How Bloodhound Vets Are Faring at School

Veterans Lounge by Drew Feliciano

John Jay Veterans stand strong as they continue to face obstacles after completing their service.

John Jay has one of the largest student veteran populations in the CUNY system. You can find many Bloodhound veterans relaxing in the Veteran’s Lounge in Harren Hall cracking jokes, and enjoying each other’s company. Unfortunately, it’s not all fun and games. Many of our vets are still dealing with very serious issues.

“You have both a drug epidemic amongst veterans, in the broad sense of society, and you also have mental health issues amongst veterans, and really just a stigma attached to the VA which is preventing a lot of veterans who need help, from seeking help,” said Jonathan Gonzalez, a USMC veteran and John Jay student.

Sadly, his statements ring true. According to a 2016 VA analysis, an average of twenty veterans commit suicide each day. Since 2007, over 680,000 calls have been made to the VA’s Veterans Crisis Hotline.

According to the VA’s website they have, “…expanded access, with longer clinic hours, telemental health capability to deliver services, and standards that mandate rapid access to mental health services.”

Some are worried that VA doctors may be over-prescribing drugs to veterans.

“[The VA] also tends to over prescribe antidepressants in order to treat PTSD, which only means that the soldier not only has PTSD, but also has his brain full of chemicals it doesn’t need,” said Michael Lee, a John Jay alumni and Army veteran.

“The quality for care at VA hospitals is hit or miss across the country. Some are great, some are awful. All have long wait times because that’s what happens when healthcare is mostly free.”

Mr. Gonzalez also feels that there’s a disconnect between governmental institutions that provide resources, and the veterans that need them.

“A lot of local governments out there that provide a lot of resources – the state also provides a lot of resources to veterans too, however it’s not getting disseminated very well and a lot of veterans are just not aware of everything that is available to them,” Mr. Gonzalez stated.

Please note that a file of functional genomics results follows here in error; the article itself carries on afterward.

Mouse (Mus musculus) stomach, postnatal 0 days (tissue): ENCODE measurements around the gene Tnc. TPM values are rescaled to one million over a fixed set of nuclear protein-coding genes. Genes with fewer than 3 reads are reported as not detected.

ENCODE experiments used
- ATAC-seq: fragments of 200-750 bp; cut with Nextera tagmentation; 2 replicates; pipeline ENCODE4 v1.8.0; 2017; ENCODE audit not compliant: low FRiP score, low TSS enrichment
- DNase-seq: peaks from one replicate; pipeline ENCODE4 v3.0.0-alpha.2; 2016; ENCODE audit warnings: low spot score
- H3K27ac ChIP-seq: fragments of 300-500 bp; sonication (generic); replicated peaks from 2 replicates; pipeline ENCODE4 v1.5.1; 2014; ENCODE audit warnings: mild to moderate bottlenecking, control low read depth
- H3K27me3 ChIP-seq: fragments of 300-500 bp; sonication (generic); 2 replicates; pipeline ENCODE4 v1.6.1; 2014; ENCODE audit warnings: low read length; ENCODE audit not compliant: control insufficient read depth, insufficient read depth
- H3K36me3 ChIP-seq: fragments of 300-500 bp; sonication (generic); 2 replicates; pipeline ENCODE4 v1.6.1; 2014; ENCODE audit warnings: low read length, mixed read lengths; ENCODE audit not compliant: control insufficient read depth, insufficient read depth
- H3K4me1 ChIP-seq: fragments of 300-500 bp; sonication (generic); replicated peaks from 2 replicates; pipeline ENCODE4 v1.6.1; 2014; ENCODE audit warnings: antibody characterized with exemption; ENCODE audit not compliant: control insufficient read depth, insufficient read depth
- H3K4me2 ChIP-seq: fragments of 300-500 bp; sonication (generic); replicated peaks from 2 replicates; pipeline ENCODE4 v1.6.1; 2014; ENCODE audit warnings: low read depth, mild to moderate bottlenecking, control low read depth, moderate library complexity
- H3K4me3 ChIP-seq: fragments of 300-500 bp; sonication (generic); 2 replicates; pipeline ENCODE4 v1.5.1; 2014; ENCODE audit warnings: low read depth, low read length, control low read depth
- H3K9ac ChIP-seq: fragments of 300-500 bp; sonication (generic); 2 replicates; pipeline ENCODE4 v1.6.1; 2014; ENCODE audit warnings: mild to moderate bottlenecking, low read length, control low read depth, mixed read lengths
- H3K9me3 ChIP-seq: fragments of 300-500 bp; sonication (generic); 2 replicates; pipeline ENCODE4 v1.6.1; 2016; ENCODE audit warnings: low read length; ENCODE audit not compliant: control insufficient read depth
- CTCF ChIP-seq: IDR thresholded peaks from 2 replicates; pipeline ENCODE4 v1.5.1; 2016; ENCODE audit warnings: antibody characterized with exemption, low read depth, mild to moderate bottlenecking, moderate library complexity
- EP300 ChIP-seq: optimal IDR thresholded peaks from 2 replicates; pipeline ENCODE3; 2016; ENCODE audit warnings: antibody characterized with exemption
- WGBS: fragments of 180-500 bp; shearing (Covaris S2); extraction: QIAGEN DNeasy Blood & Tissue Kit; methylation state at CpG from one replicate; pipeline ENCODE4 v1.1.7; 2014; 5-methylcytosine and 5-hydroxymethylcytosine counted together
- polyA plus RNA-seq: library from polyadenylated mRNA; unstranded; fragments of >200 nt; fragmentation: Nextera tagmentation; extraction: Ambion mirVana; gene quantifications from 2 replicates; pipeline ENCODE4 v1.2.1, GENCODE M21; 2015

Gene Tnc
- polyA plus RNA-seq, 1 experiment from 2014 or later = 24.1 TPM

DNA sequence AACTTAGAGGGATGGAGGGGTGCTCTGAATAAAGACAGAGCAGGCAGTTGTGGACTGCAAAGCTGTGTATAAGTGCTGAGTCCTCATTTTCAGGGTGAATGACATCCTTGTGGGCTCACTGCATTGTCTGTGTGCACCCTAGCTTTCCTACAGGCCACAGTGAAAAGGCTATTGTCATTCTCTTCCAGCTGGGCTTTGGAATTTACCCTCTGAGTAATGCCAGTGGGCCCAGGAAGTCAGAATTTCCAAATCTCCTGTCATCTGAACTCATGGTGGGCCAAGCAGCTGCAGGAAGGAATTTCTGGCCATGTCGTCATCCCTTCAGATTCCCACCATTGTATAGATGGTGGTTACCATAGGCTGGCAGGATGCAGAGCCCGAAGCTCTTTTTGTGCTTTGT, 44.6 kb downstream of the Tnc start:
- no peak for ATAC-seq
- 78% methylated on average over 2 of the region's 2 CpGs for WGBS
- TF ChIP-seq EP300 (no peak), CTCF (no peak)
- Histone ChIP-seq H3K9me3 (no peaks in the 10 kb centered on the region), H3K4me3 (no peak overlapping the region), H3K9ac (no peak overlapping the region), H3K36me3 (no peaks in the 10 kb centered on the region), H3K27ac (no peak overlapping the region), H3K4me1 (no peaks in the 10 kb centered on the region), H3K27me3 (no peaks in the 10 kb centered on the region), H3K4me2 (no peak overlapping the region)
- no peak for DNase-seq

Whether it be being placed on a long wait list to receive surgery at a VA hospital, or ensuring that a veteran receives their correct funds from the GI bill, many vets don’t trust the systems that are meant to assist them.

Jesse Silkworth, an Air Force veteran, recently experienced some of the issues veterans go through when receiving their GI Bill. Mr. Silkworth, a student here at John Jay, was supposed to receive funds designated for a full time student, however according to the VA he’s enrolled as a halftime student. For many veteran students, this is a very serious issue.

“This would of course be an error on the part of the certifying official,” Mr. Silkworth stated.

“The difference [between funds for full-time students v. funds for halftime students] is this isn’t the money that goes to the school for tuition, this is the money that allows me to pay my rent, buy my food, afford my car, and enables me to pay the associated costs of commuting to the city. I have zero faith in the system and the people that work it.”

The Veteran Certifying Official’s role is to communicate with the VA to determine what types of benefits the veterans from John Jay will receive.

This information includes how many veterans are at the school, what classes they’re enrolled in, and how many classes they’re enrolled in.

“There is a bit of a disconnect between the certifying official, and the veterans here,” Mr. Gonzalez said.